Iran-backed Hezbollah downs Israeli drone in southern Lebanon

JERUSALEM: The Gaza war is speeding up Israel’s “annexation” of the Palestinian economy, say analysts, who argue it has been hobbled for decades by agreements that followed the Oslo peace accords.

While the Israel-Hamas war raging since Oct. 7 has devastated swaths of Gaza, it has also hit the public finances and wider economy of the Israeli-occupied West Bank.

Israel is tightening the noose on the Palestinian Authority, which rules parts of the West Bank, by withholding tax revenues it collects on its behalf, said economist Adel Samara.

Palestinian livelihoods have also been hurt by bans on laborers crossing into Israel and by a sharp downturn in tourism in the violence-plagued territory, including a quiet Christmas season in Bethlehem.

Samara said that “technically speaking, there is no Palestinian economy under Israeli occupation — Israel has effectively annexed our economy.”

The Palestinian economy is largely governed by the 1994 Paris Protocol, which granted sole control over the territories’ borders to Israel and, with it, the right to collect import duties and value-added tax for the Palestinian Authority.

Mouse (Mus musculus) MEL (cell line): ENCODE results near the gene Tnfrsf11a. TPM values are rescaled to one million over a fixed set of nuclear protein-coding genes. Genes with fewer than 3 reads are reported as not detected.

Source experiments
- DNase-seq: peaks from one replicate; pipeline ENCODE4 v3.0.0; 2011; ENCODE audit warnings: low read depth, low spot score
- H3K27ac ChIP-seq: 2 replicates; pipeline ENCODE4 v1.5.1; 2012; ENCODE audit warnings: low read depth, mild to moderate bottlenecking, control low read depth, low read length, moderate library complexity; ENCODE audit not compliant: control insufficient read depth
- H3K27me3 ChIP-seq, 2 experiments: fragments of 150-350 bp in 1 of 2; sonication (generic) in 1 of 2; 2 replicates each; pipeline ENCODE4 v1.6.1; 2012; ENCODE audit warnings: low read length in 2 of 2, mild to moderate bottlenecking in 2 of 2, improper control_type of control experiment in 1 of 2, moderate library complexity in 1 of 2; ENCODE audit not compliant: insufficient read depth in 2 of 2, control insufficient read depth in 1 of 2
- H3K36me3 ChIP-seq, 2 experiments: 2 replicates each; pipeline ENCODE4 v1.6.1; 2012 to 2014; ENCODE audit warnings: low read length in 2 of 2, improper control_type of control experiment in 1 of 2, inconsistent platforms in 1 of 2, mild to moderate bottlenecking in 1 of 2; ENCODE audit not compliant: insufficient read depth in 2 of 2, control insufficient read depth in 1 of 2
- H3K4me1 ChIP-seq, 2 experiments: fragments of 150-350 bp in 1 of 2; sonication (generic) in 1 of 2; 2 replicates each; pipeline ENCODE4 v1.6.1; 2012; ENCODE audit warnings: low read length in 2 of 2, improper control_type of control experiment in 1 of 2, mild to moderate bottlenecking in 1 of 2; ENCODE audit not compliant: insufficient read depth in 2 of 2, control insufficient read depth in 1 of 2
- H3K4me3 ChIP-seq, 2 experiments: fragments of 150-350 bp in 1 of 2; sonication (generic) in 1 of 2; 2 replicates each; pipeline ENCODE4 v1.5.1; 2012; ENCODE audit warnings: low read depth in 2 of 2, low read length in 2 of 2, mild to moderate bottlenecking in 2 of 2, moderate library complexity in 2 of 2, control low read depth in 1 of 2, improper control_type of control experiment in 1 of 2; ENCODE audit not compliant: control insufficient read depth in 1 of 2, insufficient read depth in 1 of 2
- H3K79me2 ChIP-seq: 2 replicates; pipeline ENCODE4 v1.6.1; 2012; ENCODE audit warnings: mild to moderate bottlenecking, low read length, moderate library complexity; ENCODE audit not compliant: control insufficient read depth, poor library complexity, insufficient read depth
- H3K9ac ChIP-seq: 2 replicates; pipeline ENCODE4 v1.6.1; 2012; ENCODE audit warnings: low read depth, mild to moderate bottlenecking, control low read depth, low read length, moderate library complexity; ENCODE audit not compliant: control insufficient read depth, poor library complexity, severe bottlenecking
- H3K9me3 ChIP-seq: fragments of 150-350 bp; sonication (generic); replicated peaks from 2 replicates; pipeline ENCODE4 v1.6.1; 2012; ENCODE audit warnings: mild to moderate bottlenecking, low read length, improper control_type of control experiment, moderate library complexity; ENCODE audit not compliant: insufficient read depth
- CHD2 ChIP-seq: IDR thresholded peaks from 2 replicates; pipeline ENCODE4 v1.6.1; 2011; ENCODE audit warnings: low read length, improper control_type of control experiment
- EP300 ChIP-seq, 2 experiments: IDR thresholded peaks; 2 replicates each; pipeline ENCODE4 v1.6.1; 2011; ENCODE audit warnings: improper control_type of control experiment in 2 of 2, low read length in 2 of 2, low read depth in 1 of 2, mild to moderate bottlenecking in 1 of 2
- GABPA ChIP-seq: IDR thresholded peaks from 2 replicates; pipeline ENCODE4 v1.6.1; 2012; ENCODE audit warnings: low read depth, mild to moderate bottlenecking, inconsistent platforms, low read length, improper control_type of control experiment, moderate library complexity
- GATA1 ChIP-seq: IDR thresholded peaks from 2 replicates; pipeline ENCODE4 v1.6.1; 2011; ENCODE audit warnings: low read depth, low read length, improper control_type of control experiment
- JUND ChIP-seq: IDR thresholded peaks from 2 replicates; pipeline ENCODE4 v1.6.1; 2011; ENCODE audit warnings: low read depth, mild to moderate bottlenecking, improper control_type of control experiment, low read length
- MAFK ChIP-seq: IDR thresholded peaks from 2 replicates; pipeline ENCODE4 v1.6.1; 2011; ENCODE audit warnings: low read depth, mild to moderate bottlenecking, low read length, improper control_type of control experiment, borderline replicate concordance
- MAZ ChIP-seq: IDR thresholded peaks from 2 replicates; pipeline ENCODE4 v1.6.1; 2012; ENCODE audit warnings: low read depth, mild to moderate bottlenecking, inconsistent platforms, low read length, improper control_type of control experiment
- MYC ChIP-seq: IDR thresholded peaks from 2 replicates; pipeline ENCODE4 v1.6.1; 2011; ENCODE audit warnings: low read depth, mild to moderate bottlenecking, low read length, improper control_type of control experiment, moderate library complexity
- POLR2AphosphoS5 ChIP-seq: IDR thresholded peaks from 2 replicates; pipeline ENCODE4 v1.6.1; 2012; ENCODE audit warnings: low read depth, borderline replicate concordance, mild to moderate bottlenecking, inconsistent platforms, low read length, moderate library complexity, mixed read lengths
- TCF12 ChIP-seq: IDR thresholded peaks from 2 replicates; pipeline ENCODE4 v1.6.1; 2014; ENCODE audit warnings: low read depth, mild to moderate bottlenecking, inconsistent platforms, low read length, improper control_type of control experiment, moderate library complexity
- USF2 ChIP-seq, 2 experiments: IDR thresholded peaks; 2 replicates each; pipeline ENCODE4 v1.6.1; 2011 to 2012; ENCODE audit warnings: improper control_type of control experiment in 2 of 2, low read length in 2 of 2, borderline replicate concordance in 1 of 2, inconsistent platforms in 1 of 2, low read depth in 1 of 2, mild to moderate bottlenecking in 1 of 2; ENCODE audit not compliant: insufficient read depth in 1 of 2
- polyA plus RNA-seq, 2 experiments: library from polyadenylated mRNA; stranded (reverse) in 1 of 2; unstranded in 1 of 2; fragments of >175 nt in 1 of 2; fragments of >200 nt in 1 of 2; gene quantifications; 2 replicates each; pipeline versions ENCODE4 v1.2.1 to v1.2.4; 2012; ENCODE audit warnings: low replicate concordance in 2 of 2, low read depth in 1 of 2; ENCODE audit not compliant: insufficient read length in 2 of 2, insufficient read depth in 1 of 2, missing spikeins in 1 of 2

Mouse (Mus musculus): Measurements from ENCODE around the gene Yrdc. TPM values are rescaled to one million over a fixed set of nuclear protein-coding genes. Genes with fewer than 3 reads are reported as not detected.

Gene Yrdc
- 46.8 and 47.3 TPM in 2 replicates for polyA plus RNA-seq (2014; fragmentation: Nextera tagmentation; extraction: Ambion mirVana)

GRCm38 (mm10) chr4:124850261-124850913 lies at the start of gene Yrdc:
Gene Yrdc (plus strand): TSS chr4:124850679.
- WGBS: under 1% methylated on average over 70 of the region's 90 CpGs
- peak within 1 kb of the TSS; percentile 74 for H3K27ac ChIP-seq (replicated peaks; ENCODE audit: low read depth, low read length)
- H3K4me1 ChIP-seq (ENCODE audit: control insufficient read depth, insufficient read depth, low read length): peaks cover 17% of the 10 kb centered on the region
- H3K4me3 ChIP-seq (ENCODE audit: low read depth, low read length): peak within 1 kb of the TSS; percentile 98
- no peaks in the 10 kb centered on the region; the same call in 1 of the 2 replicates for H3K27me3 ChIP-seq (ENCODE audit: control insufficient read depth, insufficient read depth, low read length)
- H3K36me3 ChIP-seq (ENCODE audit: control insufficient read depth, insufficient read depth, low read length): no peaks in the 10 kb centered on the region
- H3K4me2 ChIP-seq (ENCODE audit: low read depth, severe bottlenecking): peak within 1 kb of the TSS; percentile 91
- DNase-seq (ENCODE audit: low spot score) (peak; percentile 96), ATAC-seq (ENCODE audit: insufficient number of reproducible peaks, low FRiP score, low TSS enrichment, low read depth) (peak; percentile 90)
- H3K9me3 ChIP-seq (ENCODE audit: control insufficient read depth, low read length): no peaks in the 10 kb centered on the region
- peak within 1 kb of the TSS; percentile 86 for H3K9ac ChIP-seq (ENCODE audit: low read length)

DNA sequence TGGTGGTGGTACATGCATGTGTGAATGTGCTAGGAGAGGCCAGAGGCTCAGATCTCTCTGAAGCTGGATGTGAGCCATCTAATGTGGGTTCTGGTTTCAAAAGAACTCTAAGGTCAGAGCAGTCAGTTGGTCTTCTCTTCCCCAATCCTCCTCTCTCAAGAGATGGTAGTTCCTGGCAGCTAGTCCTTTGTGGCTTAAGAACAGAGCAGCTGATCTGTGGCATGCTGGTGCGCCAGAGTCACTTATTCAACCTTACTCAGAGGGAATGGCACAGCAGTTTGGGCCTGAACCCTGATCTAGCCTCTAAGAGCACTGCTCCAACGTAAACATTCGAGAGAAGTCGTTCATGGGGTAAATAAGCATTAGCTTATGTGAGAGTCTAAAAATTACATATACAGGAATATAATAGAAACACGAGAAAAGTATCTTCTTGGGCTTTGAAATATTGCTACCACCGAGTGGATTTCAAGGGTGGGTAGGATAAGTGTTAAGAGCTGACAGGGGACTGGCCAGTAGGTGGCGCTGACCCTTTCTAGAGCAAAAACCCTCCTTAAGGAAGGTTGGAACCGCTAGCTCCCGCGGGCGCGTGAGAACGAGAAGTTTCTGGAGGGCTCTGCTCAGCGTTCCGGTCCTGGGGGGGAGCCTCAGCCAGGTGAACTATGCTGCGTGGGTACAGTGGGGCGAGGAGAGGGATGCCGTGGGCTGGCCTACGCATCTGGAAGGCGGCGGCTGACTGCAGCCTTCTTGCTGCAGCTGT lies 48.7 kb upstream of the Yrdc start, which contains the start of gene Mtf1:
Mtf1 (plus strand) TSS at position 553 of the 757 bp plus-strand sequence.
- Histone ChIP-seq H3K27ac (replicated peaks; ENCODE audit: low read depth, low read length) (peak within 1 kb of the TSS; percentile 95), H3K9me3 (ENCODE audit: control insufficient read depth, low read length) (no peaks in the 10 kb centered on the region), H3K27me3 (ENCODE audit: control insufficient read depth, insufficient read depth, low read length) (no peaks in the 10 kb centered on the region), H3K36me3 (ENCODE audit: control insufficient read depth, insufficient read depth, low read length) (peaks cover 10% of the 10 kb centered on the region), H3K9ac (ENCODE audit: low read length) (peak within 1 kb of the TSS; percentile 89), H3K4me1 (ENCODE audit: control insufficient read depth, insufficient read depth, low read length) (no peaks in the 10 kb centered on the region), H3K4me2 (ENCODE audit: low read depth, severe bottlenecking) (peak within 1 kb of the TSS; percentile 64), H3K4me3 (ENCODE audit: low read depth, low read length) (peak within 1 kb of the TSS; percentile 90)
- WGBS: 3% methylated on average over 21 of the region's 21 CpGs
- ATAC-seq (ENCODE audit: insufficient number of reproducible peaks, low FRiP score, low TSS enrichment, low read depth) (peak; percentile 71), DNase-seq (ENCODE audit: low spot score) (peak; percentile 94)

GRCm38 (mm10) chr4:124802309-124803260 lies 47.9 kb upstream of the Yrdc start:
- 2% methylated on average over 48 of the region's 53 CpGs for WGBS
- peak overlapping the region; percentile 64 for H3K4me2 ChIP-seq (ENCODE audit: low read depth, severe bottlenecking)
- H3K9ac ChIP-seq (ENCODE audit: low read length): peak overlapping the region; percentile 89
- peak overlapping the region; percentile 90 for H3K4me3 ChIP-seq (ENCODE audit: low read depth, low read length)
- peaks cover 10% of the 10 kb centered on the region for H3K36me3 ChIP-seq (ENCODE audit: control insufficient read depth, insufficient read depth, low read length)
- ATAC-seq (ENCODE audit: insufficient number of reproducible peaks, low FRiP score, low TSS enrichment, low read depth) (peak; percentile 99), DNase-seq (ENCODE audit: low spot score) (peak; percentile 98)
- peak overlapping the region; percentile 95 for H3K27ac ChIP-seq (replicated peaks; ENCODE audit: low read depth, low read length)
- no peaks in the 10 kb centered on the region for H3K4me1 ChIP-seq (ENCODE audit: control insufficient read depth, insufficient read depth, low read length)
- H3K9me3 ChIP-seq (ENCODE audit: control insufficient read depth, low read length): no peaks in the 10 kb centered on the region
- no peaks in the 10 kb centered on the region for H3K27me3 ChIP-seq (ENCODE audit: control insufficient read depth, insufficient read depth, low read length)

Israel has repeatedly leveraged this power to deprive the authority of much-needed revenues.

But the Gaza war has further tightened Israel’s grip, Samara said, with the bulk of customs duties withheld since Hamas sparked the war with the Oct. 7 attack on Israel.

“Without these funds, the Palestinian Authority struggles to pay the salaries of its civil servants and its running costs,” said Taher Al-Labadi, a researcher at the French Institute for the Near East.

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